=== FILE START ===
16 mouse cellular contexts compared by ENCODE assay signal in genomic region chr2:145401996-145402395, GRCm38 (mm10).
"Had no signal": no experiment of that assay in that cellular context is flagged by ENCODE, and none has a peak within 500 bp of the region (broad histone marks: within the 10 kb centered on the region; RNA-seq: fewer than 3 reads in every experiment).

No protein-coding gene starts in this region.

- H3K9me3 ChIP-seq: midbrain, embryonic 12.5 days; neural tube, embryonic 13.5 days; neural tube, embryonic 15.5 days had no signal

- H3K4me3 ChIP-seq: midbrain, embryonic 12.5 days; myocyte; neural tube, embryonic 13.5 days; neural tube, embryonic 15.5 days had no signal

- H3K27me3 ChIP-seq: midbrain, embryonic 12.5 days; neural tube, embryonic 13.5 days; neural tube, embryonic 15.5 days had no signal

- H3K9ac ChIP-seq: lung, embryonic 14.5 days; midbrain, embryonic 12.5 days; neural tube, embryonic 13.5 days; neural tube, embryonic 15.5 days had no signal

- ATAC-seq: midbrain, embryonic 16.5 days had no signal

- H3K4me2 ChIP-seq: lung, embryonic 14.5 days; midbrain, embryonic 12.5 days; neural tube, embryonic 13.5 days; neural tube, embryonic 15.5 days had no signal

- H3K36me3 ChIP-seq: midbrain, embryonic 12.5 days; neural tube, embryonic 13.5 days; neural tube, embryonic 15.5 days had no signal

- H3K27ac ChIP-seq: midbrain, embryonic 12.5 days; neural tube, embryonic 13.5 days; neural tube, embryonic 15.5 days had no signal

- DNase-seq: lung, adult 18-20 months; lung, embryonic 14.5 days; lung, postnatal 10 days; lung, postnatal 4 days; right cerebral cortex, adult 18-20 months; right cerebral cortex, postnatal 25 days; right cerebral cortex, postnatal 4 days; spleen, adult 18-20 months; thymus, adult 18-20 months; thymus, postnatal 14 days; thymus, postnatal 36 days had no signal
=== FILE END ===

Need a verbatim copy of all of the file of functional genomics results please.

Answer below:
16 mouse cellular contexts compared by ENCODE assay signal in genomic region chr2:145401996-145402395, GRCm38 (mm10).
"Had no signal": no experiment of that assay in that cellular context is flagged by ENCODE, and none has a peak within 500 bp of the region (broad histone marks: within the 10 kb centered on the region; RNA-seq: fewer than 3 reads in every experiment).

No protein-coding gene starts in this region.

- H3K9me3 ChIP-seq: midbrain, embryonic 12.5 days; neural tube, embryonic 13.5 days; neural tube, embryonic 15.5 days had no signal

- H3K4me3 ChIP-seq: midbrain, embryonic 12.5 days; myocyte; neural tube, embryonic 13.5 days; neural tube, embryonic 15.5 days had no signal

- H3K27me3 ChIP-seq: midbrain, embryonic 12.5 days; neural tube, embryonic 13.5 days; neural tube, embryonic 15.5 days had no signal

- H3K9ac ChIP-seq: lung, embryonic 14.5 days; midbrain, embryonic 12.5 days; neural tube, embryonic 13.5 days; neural tube, embryonic 15.5 days had no signal

- ATAC-seq: midbrain, embryonic 16.5 days had no signal

- H3K4me2 ChIP-seq: lung, embryonic 14.5 days; midbrain, embryonic 12.5 days; neural tube, embryonic 13.5 days; neural tube, embryonic 15.5 days had no signal

- H3K36me3 ChIP-seq: midbrain, embryonic 12.5 days; neural tube, embryonic 13.5 days; neural tube, embryonic 15.5 days had no signal

- H3K27ac ChIP-seq: midbrain, embryonic 12.5 days; neural tube, embryonic 13.5 days; neural tube, embryonic 15.5 days had no signal

- DNase-seq: lung, adult 18-20 months; lung, embryonic 14.5 days; lung, postnatal 10 days; lung, postnatal 4 days; right cerebral cortex, adult 18-20 months; right cerebral cortex, postnatal 25 days; right cerebral cortex, postnatal 4 days; spleen, adult 18-20 months; thymus, adult 18-20 months; thymus, postnatal 14 days; thymus, postnatal 36 days had no signal